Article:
Jamaica is the third major island in the Caribbean and the most significant English-speaking Island with an area square of "10, 991 kilometers". Its geography is very diverse endowed with volcanic-formed mounts, rainforests, fertile plains, swamps as well as a coastline that diverges off white-sand beaches and rocky cliffs. Jamaica currently has a population of 2.6 million people with 55% of them living in the urban areas. It capital Kingston serves as a commercial center and a governmental seat with a population of almost 716,000. Since the year 2011, the country has had a consistent growth rate of 0.6 percent which is in line with the government's growth rate of below 0.8 percent. The decline growth rate has been attributed to high standards of emigration rather than a decline in fertility.
The Jamaican land policy was tabled in 1996, which acknowledged the limited nature of its land wealth and the importance of correcting decades of indiscriminate meagre advance practices. The considerations in the strategy included territorial waters that are 25 times the size of the country, terrestrial areas, about 10,991 sq., km and the atmospheric and the sub-surface regions. The primary objective of the policy was to sustain productive and equitable development, use, management and conservation of Jamaica's human-made and natural resources. The project also aimed to develop and integrate development of the rural and urban areas. Several measures were to be incorporated to achieve these goals; these included fairness and equality in access and sharing of land, a divergence of economy and improvement of centers of growth.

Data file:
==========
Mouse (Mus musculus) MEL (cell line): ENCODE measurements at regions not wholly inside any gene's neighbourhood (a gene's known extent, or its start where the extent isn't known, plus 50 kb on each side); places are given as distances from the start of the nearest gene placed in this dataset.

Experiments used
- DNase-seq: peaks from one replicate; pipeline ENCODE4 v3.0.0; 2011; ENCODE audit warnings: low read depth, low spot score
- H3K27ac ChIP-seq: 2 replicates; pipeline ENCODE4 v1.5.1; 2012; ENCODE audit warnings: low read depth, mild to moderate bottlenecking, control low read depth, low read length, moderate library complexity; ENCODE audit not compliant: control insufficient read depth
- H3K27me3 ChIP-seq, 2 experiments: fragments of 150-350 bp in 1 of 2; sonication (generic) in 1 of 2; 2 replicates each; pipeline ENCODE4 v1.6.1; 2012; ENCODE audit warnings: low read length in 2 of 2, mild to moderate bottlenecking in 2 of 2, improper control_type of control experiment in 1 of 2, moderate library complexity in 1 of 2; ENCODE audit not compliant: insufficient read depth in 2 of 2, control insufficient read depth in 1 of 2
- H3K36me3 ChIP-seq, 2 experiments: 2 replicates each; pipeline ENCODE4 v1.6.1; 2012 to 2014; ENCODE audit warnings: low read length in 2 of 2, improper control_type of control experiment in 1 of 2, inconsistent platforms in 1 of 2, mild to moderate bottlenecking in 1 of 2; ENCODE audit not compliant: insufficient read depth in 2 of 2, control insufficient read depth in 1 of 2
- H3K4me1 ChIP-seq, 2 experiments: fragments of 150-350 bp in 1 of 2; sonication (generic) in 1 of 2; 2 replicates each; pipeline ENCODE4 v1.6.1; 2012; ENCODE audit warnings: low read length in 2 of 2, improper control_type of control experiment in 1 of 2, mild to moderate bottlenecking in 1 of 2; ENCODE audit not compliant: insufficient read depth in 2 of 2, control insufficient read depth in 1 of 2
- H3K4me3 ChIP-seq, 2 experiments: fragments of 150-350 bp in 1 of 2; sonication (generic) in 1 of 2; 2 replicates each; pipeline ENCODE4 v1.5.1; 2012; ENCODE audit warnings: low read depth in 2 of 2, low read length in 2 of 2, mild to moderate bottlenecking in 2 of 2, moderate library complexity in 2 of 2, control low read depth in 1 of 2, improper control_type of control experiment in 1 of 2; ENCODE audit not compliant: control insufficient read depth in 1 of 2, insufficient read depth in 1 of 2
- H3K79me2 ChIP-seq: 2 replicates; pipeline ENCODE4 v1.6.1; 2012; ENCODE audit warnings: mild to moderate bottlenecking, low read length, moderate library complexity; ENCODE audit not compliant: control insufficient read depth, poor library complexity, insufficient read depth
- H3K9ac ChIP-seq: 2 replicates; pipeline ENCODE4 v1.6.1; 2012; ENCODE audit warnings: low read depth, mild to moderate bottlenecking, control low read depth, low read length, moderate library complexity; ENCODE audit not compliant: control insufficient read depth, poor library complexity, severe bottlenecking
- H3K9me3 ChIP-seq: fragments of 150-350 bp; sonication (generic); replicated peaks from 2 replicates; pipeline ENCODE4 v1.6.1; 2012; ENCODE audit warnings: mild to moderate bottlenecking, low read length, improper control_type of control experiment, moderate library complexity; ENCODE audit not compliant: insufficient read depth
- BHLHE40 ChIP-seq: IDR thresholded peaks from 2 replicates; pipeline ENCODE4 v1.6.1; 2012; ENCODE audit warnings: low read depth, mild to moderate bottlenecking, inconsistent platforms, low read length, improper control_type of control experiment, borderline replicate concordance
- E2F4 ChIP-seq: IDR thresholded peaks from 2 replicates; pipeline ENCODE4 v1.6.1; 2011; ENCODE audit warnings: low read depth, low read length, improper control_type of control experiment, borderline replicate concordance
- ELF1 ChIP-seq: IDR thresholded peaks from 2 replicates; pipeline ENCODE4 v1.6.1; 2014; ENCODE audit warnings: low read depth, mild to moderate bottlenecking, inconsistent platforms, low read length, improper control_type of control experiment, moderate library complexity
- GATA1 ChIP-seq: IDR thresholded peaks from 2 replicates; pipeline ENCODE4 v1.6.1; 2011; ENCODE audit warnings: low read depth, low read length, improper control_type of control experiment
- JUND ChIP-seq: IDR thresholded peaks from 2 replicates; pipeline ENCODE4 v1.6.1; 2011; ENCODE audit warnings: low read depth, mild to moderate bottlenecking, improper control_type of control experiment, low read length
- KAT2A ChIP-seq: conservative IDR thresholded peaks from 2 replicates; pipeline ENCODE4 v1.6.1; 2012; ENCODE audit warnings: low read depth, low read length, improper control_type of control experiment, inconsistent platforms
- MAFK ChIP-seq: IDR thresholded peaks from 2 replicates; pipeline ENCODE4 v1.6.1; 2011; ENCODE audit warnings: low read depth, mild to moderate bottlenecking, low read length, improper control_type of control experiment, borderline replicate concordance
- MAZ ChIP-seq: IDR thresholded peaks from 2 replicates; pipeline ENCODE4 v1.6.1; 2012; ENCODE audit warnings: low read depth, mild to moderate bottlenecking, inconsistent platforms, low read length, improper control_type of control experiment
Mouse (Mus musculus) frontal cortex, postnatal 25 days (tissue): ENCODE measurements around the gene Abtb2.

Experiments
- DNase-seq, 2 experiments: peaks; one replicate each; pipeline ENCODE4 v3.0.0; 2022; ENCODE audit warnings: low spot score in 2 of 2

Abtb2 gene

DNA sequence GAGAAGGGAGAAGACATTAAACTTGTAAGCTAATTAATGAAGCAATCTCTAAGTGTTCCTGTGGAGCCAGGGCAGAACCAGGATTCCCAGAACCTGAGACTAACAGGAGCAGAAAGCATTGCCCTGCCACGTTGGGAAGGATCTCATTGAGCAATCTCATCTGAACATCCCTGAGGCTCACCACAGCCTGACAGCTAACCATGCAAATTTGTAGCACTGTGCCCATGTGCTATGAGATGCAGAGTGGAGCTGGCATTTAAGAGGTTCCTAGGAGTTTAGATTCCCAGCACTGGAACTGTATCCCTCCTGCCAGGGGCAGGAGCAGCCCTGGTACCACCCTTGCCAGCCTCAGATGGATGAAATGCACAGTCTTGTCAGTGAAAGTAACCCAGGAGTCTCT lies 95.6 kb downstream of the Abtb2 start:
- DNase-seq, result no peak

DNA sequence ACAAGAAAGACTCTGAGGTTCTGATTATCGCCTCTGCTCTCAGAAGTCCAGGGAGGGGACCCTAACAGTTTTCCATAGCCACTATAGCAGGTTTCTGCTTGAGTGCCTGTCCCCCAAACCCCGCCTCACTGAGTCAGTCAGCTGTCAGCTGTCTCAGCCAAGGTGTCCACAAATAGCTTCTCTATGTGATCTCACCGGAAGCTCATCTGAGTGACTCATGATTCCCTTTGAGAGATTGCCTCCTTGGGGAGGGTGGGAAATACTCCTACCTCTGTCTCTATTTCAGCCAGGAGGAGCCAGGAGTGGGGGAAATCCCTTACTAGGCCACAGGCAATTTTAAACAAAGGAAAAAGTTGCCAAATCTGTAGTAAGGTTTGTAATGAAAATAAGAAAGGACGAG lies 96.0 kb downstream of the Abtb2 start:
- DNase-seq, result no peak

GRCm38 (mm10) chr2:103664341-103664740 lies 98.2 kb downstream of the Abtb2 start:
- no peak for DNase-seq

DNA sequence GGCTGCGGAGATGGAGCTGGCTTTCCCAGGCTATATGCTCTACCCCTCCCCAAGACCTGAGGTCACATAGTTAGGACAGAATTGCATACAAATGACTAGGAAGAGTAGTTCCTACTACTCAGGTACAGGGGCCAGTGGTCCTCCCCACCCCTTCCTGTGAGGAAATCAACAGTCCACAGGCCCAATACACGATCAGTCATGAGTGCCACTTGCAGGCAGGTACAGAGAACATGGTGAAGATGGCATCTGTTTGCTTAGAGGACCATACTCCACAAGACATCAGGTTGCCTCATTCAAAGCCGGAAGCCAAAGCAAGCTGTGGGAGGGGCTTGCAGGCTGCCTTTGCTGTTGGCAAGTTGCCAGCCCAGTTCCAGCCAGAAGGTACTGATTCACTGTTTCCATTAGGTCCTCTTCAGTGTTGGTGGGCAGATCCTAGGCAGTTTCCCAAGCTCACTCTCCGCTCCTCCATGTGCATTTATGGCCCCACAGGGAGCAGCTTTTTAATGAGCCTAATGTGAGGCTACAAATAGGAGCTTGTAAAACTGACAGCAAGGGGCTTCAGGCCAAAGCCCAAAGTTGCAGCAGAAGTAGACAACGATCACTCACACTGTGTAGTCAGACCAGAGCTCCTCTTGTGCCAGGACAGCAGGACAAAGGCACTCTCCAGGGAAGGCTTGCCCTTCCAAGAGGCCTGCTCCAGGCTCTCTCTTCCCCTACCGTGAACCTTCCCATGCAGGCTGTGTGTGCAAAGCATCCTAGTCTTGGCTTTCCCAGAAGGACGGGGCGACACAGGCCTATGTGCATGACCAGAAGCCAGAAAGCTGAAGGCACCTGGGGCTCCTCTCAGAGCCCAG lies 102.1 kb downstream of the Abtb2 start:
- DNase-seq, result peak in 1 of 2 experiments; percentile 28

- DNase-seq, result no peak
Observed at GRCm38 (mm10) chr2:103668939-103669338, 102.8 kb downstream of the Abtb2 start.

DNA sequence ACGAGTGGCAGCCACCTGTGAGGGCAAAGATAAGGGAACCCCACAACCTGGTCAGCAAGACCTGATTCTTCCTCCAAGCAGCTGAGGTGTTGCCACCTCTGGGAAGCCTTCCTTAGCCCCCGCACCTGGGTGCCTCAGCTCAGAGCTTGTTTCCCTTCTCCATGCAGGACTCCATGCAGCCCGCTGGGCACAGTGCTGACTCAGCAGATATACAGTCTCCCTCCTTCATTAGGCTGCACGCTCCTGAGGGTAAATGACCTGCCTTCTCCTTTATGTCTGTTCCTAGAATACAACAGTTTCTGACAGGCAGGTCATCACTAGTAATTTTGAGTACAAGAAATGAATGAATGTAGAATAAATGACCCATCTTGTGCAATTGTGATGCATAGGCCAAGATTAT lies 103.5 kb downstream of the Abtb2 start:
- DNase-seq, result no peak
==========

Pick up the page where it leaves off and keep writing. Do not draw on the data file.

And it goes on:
An estimated 45 percent of packages of about 1 million land packages of the country are not registered on "the register Book of Titles in Jamaica". This makes it difficult in examining and documenting land ownership. The enormous gaps in registration and outdated makes it difficult for the office due to various types of frauds. The dominant land markets issues include family lands, updating of the tax roll, high cost of registering property onto the registry, and squatting. Activities that have been embarked on to address these concerns are such as the national land policy, geographic data management, pilot tenure regularisation project, and other land agencies that have been established to help achieve the country's policy development.